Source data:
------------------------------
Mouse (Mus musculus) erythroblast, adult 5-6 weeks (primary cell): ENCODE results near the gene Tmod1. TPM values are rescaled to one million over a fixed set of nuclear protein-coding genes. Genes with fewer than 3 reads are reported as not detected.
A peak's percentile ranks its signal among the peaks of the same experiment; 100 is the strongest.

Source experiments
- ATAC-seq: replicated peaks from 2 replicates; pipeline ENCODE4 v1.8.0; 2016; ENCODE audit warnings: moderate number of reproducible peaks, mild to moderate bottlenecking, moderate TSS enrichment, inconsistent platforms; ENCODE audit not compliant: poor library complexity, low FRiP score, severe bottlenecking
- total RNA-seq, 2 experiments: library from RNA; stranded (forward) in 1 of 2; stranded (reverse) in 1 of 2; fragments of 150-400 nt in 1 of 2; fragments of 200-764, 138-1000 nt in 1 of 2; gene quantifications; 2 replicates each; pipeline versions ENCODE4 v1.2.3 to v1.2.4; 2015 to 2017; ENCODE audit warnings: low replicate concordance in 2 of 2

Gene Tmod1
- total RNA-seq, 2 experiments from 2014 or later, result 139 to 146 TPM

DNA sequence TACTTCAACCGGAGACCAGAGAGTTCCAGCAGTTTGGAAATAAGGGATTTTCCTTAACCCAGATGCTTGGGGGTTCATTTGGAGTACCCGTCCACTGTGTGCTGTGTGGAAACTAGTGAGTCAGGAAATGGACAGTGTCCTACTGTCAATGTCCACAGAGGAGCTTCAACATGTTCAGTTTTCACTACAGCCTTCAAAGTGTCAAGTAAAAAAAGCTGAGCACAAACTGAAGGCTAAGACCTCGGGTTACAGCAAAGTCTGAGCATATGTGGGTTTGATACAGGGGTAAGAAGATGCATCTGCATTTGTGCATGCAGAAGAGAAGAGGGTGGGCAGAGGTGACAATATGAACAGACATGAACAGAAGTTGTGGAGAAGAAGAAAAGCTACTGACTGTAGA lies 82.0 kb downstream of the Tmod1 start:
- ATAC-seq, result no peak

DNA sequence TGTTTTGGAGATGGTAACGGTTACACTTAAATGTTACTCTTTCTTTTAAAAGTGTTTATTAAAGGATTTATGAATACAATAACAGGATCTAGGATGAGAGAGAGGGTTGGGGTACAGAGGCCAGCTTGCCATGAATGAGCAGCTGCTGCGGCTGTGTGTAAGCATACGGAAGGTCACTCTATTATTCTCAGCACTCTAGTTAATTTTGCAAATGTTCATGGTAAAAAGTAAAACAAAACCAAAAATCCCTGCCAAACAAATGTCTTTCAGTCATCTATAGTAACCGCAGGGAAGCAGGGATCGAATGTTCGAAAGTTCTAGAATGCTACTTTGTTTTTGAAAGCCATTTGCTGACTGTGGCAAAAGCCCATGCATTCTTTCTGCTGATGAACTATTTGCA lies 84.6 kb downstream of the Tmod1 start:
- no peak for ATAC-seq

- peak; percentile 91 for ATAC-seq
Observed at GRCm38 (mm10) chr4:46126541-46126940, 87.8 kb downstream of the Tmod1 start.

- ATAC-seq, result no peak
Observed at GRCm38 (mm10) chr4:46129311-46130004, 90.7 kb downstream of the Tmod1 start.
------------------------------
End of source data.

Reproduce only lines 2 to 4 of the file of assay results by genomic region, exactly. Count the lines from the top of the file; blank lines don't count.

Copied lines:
A peak's percentile ranks its signal among the peaks of the same experiment; 100 is the strongest.

Source experiments
- ATAC-seq: replicated peaks from 2 replicates; pipeline ENCODE4 v1.8.0; 2016; ENCODE audit warnings: moderate number of reproducible peaks, mild to moderate bottlenecking, moderate TSS enrichment, inconsistent platforms; ENCODE audit not compliant: poor library complexity, low FRiP score, severe bottlenecking